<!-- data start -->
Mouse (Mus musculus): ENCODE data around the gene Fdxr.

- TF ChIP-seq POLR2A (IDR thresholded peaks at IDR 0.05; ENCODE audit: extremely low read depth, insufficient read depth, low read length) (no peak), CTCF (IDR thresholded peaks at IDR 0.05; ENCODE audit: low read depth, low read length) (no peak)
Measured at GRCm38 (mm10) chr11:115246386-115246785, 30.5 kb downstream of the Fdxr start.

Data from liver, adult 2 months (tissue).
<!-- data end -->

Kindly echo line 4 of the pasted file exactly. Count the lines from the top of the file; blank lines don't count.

Data from liver, adult 2 months (tissue).